Vestberg living large at CES.
“It’s normally not given that the winners in the first phase are the winners in the second phase”, said Hans Vestberg, CEO of Ericsson at CES last week. It might be that someone on the Microsoft board was listening hard, because the rumor of the day has Vestberg on the shortlist to be its new CEO, replacing Steve Ballmer, who announced his impending resignation last year.
Vestberg was talking about the challenge in front of Ericsson, which was an early behemoth of the mobile phone business, but has remade itself as it fell far behind in handset manufacturing and its infrastructure business lost ground as voice networks were upgraded to handle broadband. But also it’s a deadly accurate description of the predicament that Microsoft is in, as its 30-year dominance of PCs becomes increasingly irrelevant in a mobile-centric world.
As a successful CEO and thought leader in the mobile industry, Vestberg can set a new direction for Microsoft. The bigger question, though, is whether he – or anyone else – can make the floundering company respond and steer it onto course. Other candidates have reportedly taken themselves off the list because Ballmer remains on the board and Bill Gates is still the chairman, potentially handcuffing any new CEO. Microsoft benefitted in the past but largely suffers now from harsh competition between internal fiefdoms. Vestberg joined Ericsson as a college student and has never worked anywhere else – it’s a fair question whether his experience coming up the ranks of a major Swedish company is the right preparation for a parachute assault on the baronies of Redmond.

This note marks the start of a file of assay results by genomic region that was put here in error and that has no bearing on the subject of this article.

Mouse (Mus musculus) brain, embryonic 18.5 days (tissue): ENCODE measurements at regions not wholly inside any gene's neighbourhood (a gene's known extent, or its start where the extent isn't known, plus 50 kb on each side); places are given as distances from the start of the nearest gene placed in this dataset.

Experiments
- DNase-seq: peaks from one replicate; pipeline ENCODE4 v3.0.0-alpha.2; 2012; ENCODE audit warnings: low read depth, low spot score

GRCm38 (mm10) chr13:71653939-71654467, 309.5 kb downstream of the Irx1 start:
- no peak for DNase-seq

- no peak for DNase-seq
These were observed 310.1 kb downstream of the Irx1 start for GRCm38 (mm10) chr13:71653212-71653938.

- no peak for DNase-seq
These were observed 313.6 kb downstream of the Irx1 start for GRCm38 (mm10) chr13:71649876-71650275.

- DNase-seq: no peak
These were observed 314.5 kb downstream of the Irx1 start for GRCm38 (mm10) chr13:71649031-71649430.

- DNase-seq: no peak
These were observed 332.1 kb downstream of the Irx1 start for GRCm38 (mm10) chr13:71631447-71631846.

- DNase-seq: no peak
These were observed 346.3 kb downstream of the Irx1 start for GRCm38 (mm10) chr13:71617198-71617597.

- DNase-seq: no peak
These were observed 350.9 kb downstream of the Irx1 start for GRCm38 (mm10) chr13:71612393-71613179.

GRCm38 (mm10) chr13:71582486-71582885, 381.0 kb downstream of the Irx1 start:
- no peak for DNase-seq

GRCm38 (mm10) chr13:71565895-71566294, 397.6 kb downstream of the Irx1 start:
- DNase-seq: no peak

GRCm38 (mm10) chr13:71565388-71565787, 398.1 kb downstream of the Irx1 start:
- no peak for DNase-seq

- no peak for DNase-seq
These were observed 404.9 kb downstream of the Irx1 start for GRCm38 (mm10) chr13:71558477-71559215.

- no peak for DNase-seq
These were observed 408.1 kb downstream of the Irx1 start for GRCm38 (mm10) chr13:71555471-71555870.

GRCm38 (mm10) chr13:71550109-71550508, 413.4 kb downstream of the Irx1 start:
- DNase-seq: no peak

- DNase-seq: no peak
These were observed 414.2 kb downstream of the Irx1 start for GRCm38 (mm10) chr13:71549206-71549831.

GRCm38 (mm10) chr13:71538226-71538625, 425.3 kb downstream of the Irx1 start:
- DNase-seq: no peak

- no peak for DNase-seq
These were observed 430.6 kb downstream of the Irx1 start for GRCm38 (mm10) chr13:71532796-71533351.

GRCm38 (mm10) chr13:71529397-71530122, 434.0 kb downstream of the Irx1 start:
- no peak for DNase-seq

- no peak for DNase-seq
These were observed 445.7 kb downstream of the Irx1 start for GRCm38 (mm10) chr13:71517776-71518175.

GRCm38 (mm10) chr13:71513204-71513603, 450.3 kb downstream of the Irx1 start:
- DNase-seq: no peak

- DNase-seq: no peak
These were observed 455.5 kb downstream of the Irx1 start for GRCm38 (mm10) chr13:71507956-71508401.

There’s no doubt, though, that he’s a plausible and applaudable choice, far preferable to any internal candidate. The problem with Microsoft is that no one there seems to realise that the industry is in a new phase and it isn’t a winner anymore. More than anything, Microsoft needs the perspective and insight that an outsider like Vestberg can bring.